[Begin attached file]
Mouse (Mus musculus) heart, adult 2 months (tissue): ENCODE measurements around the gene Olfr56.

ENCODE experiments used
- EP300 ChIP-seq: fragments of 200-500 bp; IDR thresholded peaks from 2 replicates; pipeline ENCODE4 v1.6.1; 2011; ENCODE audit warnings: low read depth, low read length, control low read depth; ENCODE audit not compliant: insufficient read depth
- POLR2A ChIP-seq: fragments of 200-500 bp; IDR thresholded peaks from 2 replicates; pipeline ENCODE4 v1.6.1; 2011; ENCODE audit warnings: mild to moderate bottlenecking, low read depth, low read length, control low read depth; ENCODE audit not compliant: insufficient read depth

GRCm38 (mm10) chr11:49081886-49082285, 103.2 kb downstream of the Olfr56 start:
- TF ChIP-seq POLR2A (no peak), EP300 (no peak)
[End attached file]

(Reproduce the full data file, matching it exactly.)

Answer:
Mouse (Mus musculus) heart, adult 2 months (tissue): ENCODE measurements around the gene Olfr56.

ENCODE experiments used
- EP300 ChIP-seq: fragments of 200-500 bp; IDR thresholded peaks from 2 replicates; pipeline ENCODE4 v1.6.1; 2011; ENCODE audit warnings: low read depth, low read length, control low read depth; ENCODE audit not compliant: insufficient read depth
- POLR2A ChIP-seq: fragments of 200-500 bp; IDR thresholded peaks from 2 replicates; pipeline ENCODE4 v1.6.1; 2011; ENCODE audit warnings: mild to moderate bottlenecking, low read depth, low read length, control low read depth; ENCODE audit not compliant: insufficient read depth

GRCm38 (mm10) chr11:49081886-49082285, 103.2 kb downstream of the Olfr56 start:
- TF ChIP-seq POLR2A (no peak), EP300 (no peak)